The laboratory I was told to go to was curiously deserted, no amount of “ayo” could conjure attendance by someone. I waited, and then walked around to inquire about getting a “rapid test,” only to be told to wait at the same spot in the laboratory. Someone appeared—and when I inquired about my appointment, she turned out to be a condescending woman [who will remain unnamed] who gave me some run-around about stuff, putting me in my place about how busy she was, and told me to wait.

I waited, while also texting Gem my confusion.

Salvation came in the form of City Health’s Loryly Palubio-Ignacio—a gracious woman whose quiet demeanor belied a weariness you could almost touch. Why this was so, I would later on learn—after she sat me on my examining stool, after she asked me further questions in protocol, and after she took a syringe of my blood for antigen testing. I asked her questions—mostly about how the city was faring in the pandemic.

I learned then what exactly was COVID capacity for each hospital. [Turns out, not a lot.] I learned about why I was not given the proper PCR test, and almost was not even given an antigen test. [Turns out, both tests are in increasing short supply locally, and they had to revise protocols accordingly.] I learned about how City Health personnel have been driven to the brink almost every day, most of them out on the field monitoring cases and administering tests for hours on end. [Hence, Ma’am Loryly’s weary look.] I asked her whether there’s cause to worry about community transmission, and Ma’am Loryly shrugged and said, “We’re overwhelmed.”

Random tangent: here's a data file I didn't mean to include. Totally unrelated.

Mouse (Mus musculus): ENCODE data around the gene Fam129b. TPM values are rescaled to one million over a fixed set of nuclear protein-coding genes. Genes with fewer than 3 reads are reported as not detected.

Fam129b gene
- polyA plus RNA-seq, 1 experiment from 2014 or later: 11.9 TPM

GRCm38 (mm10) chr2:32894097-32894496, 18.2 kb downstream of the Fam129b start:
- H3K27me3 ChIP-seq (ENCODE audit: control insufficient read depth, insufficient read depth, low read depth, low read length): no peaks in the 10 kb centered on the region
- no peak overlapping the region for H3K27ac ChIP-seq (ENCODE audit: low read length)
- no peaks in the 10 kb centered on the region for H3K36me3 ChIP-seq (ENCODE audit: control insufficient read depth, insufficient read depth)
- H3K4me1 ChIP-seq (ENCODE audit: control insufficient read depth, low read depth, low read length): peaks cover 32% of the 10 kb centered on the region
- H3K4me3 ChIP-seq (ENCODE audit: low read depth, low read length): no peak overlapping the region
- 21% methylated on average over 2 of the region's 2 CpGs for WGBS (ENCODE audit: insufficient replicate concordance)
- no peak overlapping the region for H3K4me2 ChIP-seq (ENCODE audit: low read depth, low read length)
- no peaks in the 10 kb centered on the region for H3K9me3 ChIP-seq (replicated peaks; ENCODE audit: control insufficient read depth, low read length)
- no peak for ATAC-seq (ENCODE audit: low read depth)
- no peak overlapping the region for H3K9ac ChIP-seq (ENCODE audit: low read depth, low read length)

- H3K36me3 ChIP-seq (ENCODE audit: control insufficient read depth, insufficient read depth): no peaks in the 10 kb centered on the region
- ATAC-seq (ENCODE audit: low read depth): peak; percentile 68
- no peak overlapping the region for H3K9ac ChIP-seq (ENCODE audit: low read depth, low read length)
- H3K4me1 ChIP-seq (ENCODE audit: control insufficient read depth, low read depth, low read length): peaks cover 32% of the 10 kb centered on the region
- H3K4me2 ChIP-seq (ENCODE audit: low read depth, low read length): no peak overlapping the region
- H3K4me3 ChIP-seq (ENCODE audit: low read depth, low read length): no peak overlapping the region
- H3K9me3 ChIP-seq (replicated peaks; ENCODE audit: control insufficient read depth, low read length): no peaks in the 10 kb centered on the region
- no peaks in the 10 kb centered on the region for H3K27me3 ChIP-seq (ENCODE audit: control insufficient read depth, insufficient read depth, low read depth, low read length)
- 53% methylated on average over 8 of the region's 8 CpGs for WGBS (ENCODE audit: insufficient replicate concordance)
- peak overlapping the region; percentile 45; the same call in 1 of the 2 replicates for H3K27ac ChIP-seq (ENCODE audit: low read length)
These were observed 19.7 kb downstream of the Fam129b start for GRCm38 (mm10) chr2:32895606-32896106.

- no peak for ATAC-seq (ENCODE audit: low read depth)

The next day, I received my test result from Gem. “Good afternoon, sir,” she texted. “Negative ra imo RDT.”

It felt like exultation, a relief—but at the back of my head, caution whispered:

An antigen test is not a PCR test.

A test is not immunity.

My city is still this province’s pandemic epicenter.

Was what I had COVID-19? I hope not, but we will never know for sure. Still, what I had—ugly manifestations of symptoms and the confining reality of quarantine—was certainly a taste of it, and I knew—and still do—that I never wanted to go through that again.